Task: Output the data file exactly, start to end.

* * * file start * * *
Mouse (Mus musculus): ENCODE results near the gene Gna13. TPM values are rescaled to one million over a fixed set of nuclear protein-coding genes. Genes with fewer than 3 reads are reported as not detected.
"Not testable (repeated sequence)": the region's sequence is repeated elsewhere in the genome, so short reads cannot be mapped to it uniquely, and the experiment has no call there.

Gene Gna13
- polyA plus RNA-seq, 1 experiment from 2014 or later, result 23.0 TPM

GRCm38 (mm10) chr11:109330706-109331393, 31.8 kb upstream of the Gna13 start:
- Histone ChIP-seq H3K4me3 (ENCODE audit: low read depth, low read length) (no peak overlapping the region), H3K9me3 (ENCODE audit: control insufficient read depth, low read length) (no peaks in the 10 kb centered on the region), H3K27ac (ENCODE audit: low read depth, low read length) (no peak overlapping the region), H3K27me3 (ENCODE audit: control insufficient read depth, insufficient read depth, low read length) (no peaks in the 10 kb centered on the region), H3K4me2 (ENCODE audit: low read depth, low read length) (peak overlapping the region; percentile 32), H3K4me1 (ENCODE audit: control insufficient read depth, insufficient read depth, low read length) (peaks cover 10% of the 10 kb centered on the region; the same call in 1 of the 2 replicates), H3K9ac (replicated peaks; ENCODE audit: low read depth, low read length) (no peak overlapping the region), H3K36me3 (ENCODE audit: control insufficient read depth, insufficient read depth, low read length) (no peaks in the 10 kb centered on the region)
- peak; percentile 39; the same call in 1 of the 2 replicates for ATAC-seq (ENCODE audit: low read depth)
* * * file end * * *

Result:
Mouse (Mus musculus): ENCODE results near the gene Gna13. TPM values are rescaled to one million over a fixed set of nuclear protein-coding genes. Genes with fewer than 3 reads are reported as not detected.
"Not testable (repeated sequence)": the region's sequence is repeated elsewhere in the genome, so short reads cannot be mapped to it uniquely, and the experiment has no call there.

Gene Gna13
- polyA plus RNA-seq, 1 experiment from 2014 or later, result 23.0 TPM

GRCm38 (mm10) chr11:109330706-109331393, 31.8 kb upstream of the Gna13 start:
- Histone ChIP-seq H3K4me3 (ENCODE audit: low read depth, low read length) (no peak overlapping the region), H3K9me3 (ENCODE audit: control insufficient read depth, low read length) (no peaks in the 10 kb centered on the region), H3K27ac (ENCODE audit: low read depth, low read length) (no peak overlapping the region), H3K27me3 (ENCODE audit: control insufficient read depth, insufficient read depth, low read length) (no peaks in the 10 kb centered on the region), H3K4me2 (ENCODE audit: low read depth, low read length) (peak overlapping the region; percentile 32), H3K4me1 (ENCODE audit: control insufficient read depth, insufficient read depth, low read length) (peaks cover 10% of the 10 kb centered on the region; the same call in 1 of the 2 replicates), H3K9ac (replicated peaks; ENCODE audit: low read depth, low read length) (no peak overlapping the region), H3K36me3 (ENCODE audit: control insufficient read depth, insufficient read depth, low read length) (no peaks in the 10 kb centered on the region)
- peak; percentile 39; the same call in 1 of the 2 replicates for ATAC-seq (ENCODE audit: low read depth)